Baron Grey de Wilton

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Baron Grey de Wilton was a title in the Peerage of England. It was created on 23 June 1295 when Reginald de Grey was summoned to the Model Parliament as Lord Grey de Wilton. This branch of the Grey family of aristocrats was based at the Wilton Castle on the Welsh border in Herefordshire. The castle itself passed from the family when the thirteenth Baron was forced to sell it to raise his ransom after being captured in France. Sir Thomas Grey, the fifteenth Baron was attainted in 1603, forfeiting his titles and honours, after being convicted of treason for his alleged involvement in the Bye Plot against King James I. Grey never married. As the attainder against him was not reversed prior to his death and as he was the last male line descendant of the 1st Baron Grey de Wilton, the title became definitively extinct.[1]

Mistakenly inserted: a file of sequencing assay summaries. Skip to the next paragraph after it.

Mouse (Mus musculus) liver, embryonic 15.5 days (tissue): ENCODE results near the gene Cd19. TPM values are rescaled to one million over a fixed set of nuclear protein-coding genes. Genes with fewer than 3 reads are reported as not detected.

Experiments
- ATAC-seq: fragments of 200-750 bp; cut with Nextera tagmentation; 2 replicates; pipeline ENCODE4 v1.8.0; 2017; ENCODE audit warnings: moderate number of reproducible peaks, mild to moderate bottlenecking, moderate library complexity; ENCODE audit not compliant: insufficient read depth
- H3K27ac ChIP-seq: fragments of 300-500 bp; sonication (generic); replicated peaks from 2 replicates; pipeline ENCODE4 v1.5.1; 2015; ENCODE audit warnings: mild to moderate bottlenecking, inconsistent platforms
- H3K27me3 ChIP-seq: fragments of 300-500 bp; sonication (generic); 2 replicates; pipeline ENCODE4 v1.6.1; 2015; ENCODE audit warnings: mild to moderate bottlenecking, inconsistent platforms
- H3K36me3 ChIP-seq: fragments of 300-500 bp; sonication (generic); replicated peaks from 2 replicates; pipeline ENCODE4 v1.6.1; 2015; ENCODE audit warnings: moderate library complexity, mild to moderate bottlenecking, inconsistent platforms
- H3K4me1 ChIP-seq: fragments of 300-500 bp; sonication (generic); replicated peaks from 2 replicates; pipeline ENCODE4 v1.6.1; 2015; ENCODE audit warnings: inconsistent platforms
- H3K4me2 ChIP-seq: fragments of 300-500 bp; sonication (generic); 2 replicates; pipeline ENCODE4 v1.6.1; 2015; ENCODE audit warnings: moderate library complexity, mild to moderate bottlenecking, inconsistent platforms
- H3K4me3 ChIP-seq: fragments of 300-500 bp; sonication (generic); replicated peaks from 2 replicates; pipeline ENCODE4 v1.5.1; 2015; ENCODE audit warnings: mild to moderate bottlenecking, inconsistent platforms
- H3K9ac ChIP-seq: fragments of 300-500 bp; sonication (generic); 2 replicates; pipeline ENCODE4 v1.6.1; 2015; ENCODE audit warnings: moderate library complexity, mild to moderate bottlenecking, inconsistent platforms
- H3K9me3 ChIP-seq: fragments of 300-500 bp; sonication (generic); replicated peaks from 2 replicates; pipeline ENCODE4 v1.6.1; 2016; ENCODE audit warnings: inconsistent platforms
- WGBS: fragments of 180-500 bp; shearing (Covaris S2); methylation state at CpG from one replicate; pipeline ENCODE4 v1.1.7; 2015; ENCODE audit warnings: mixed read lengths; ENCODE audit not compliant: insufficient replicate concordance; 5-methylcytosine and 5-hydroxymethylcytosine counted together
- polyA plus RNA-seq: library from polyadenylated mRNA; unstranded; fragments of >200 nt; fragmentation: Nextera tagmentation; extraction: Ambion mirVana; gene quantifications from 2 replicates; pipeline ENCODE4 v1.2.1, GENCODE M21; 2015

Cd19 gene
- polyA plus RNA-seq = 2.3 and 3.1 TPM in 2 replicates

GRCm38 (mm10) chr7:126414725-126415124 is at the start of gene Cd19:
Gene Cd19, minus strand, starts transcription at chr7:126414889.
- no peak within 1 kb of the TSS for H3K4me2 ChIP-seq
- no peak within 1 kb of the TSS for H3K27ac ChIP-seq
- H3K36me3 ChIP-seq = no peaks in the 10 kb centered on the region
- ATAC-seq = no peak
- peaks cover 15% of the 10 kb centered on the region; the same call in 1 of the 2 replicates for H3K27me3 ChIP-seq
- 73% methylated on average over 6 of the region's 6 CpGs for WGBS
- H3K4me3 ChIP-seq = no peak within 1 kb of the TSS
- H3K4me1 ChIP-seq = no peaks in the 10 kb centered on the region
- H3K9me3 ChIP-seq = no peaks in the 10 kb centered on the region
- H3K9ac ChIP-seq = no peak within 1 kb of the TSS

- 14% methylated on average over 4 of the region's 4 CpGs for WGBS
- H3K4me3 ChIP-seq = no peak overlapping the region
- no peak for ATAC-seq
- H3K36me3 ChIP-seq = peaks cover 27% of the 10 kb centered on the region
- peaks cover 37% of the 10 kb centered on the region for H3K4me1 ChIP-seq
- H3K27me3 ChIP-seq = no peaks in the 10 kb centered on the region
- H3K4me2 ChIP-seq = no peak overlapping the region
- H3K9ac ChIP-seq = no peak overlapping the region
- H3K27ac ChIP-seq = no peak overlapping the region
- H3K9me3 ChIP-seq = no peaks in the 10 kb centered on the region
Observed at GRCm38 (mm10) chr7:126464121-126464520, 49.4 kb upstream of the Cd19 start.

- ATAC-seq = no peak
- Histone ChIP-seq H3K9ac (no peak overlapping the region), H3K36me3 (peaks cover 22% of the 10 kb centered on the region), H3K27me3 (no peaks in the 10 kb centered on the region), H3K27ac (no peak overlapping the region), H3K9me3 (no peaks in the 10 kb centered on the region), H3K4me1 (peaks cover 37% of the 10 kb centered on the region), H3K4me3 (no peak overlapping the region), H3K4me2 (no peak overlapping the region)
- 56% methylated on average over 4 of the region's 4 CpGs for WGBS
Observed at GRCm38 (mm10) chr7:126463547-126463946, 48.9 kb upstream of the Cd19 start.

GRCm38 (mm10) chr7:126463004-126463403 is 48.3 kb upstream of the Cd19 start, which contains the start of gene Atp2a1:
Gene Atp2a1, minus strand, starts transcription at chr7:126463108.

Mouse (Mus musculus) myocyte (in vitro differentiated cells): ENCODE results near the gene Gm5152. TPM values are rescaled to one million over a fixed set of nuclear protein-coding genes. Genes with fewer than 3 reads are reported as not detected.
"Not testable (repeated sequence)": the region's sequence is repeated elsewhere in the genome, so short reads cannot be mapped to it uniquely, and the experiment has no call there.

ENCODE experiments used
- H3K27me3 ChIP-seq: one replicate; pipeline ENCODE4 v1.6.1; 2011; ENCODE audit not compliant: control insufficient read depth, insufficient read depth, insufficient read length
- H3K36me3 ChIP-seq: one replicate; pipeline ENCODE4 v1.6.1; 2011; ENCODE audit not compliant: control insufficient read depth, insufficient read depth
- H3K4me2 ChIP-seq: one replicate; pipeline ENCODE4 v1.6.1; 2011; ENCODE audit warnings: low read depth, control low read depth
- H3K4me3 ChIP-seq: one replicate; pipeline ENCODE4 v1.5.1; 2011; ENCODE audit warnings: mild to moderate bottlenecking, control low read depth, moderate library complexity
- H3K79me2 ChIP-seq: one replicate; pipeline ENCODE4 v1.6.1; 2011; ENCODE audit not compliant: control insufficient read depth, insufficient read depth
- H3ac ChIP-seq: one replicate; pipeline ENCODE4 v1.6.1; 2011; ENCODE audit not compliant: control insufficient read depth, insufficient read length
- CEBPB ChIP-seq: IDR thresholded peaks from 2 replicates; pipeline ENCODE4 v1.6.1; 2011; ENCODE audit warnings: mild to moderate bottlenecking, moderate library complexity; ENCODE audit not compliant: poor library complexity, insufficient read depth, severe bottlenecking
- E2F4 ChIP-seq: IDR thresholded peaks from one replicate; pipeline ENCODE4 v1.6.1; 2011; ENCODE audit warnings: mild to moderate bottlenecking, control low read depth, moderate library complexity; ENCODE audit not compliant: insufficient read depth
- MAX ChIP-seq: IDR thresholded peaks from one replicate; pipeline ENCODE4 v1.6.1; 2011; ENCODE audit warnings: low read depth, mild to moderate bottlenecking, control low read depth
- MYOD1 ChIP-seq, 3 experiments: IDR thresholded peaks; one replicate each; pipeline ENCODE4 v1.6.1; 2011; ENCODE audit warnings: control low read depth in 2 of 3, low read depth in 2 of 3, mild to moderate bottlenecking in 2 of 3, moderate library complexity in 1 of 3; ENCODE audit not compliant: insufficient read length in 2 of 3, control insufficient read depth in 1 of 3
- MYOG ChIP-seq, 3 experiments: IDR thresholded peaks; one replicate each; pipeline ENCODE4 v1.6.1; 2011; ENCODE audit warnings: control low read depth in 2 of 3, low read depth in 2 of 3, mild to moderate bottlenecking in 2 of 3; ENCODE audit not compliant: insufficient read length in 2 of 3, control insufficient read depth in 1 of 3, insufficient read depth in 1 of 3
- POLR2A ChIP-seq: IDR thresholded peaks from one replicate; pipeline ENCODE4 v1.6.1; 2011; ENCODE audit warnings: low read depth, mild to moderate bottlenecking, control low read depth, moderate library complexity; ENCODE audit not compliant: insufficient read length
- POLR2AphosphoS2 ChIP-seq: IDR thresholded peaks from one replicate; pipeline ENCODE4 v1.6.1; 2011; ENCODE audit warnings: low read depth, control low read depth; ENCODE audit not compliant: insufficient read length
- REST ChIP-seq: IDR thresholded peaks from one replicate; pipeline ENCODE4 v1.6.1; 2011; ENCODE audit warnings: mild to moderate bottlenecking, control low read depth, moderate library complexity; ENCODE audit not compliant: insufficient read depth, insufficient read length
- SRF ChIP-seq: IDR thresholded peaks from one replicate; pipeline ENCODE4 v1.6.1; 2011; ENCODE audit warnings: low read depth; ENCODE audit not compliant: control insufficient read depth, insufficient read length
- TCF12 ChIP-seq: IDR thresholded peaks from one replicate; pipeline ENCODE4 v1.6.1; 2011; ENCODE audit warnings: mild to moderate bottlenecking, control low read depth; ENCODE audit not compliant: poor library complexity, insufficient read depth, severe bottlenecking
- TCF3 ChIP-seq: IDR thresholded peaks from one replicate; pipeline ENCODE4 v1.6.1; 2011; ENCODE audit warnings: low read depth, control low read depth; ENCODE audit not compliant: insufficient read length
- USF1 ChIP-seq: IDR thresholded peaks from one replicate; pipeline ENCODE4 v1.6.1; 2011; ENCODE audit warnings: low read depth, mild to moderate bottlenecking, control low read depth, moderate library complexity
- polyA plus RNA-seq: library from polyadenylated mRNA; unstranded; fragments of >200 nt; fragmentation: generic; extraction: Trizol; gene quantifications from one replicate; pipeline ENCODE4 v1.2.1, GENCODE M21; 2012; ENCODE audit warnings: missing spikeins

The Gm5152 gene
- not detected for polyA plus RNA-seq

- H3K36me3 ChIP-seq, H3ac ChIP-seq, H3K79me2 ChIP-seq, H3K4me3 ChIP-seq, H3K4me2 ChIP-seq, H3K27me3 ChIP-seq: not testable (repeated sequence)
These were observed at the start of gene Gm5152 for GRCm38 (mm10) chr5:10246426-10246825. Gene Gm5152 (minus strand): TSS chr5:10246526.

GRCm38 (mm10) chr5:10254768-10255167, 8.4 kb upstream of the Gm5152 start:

Sir Thomas Grey's sister, Bridget, married Sir Roland Egerton. In 1784 a descendent, Sir Thomas Egerton, 7th Baronet Edgerton, was created Baron Grey of Wilton, of Wilton Castle in the Peerage of Great Britain, with remainder to the heirs male of his body. In 1801 he was also made Viscount Grey of Wilton and Earl of Wilton, of Wilton Castle in the County Hereford, in the Peerage of the United Kingdom. The latter titles were created with remainder to the second and the younger sons successively of his daughter Lady Eleanor, wife of Robert Grosvenor, 1st Marquess of Westminster. On Lord Wilton's death in 1804 the Barony of Grey de Wilton became extinct as he had no sons while the Egerton Baronetcy was passed on to a distant relative (see Grey Egerton Baronets). He was succeeded in the Viscountcy and Earldom according to the special remainder by his grandson, the second Earl. These titles are still extant.

The Greys of Wilton as well as the other old noble families bearing the name Grey/Gray are descended from the Norman knight Anchetil de Greye.


Barons Grey de Wilton (1295)[edit]

Barons Grey de Wilton (1784)[edit]